It is therefore likely that as such armed groups ashore who use children as soldiers are reduced, the community of maritime pirates seizes the opportunity to recruit and use these very same children – in some cases further abusing those youths who have only just been disarmed, demobilized and reintegrated back to their families, communities and societies.

How is a “child” defined, especially in cultures where children often work at ages typically younger than Western cultures?

This is a question that defies universal acceptance. As a result, in writing the Handbook I adapted the Paris Principles and Guidelines definition of Child Soldiers to all “Child[ren] Associated with Maritime Piracy as:

“any person below 18 years of age who is or has been recruited or used by a maritime armed group or criminal organization in any capacity, including but not limited to children, boys and girls, used as sailors, fighters, cooks, porters, messengers, spies or for sexual purposes. It does not only refer to a child who is taking or has taken a direct part in hostilities.”

Beyond actively participating in hijackings, a child may assist adult confederates in various auxiliary capacities. For example, Andrew Mwangura, director of the Seafarers’ Assistance Programme, has noted that young Somali girls are often hired by pirates to cook, clean and guard hostages.

In April 2011, Spiegel International published a story that aptly illustrates the reality of child recruitment, when it wrote on the recruitment of Abdiwali, a Somali child pirate who was apprehended during the liberation of the MV Taipan and subsequently put on trial in Germany.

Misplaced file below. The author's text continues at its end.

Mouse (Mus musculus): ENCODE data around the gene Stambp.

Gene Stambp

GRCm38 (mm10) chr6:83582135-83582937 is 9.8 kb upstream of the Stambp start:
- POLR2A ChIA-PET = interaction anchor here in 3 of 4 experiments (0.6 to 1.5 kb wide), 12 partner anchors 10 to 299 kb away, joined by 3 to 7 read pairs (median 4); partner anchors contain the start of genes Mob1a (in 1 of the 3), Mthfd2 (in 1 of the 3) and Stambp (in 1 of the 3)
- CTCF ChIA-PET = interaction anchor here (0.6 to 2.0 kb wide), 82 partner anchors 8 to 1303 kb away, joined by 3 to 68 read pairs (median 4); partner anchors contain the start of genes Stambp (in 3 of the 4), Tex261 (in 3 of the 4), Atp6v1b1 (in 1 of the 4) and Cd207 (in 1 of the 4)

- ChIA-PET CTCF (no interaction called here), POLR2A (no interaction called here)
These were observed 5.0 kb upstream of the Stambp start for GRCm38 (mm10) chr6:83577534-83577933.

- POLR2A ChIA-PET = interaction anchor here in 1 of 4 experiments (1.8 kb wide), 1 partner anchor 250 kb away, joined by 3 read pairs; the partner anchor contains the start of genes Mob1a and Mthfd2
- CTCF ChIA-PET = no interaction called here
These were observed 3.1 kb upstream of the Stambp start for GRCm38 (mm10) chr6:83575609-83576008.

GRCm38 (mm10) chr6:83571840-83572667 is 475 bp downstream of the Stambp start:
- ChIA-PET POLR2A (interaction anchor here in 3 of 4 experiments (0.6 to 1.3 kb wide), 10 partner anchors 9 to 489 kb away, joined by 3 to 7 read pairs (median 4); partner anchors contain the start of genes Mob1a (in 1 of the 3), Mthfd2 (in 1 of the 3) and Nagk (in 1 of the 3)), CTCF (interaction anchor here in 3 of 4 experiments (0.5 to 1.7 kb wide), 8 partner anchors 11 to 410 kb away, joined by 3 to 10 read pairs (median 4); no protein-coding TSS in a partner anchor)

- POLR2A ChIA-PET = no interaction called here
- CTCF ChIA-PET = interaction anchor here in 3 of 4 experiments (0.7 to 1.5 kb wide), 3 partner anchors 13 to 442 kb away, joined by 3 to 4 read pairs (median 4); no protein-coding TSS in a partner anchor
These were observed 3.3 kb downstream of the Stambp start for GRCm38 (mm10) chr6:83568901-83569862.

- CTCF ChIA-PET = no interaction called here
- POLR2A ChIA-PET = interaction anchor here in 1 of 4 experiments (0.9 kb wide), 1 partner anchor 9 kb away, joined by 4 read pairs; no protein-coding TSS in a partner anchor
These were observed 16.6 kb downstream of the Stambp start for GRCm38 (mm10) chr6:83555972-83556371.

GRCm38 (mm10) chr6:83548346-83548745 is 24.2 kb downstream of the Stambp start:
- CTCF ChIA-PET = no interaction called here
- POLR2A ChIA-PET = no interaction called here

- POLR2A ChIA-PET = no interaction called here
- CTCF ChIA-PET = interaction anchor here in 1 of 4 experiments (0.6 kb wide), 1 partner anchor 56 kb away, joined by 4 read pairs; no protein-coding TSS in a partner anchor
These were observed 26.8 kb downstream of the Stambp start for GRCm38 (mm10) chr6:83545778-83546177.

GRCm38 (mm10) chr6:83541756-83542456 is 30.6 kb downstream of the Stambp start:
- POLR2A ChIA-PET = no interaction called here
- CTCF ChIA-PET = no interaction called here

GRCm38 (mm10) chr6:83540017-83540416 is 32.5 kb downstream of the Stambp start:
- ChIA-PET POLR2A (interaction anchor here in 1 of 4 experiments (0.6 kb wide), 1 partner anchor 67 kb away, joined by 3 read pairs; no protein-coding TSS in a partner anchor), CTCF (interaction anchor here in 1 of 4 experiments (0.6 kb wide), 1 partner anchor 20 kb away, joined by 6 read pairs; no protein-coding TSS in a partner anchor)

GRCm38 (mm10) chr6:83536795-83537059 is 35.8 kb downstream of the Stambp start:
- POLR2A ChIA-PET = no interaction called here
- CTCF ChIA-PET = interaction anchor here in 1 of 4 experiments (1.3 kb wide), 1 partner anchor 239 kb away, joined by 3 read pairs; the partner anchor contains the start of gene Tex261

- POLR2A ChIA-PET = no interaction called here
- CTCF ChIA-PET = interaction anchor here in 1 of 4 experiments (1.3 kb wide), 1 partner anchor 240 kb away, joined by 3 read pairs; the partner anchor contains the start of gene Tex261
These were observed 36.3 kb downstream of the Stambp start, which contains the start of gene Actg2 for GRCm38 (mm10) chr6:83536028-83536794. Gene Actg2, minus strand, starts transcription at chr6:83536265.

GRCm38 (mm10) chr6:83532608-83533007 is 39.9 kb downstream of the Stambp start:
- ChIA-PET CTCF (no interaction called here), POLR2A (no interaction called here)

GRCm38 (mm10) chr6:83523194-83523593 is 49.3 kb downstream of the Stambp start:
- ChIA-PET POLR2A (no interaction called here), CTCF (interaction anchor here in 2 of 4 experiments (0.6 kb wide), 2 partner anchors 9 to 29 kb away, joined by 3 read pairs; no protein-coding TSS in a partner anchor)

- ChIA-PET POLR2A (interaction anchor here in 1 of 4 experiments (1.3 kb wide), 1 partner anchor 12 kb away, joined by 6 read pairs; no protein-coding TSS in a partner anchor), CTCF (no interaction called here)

Abdiwali said that he had to begin fending for himself at the age of 10. At 13, he worked as a fisherman and piloted a small motorboat, where he was paid $2-3 a day. He learned to drive a fishing boat. They would spend weeks at sea and when they returned, his wages were barely enough to survive for the next week.

One day, a man offered him $500 for a better job. It wasn’t until he was on board the dhow that they told him that a ship [the MV Taipan] was to be hijacked. Hunger and poverty, he said, had motivated him to commit this crime and he never asked himself whether he wanted to be a part of it. It had all seemed self-evident to him.

Why are children chosen over adults?

A number of experts in the world of private maritime security agree that children are frequently employed as interlocutors during ransom negotiations because they are widely perceived as being irrational and unpredictable. Somali pirates have discovered that insurance companies and hostages’ family members can be frightened into paying a higher ransom if a child acts as the pirates’ primary negotiator.

Adult pirates often claim not to know that it is illegal to employ children. They would like to increase the size of their piracy force so they can assume control over more piracy vessels or improve their ability to attack target vessels. Children are viewed as being obedient and easily manipulated and are therefore seen as posing less of a potential threat to piracy commanders.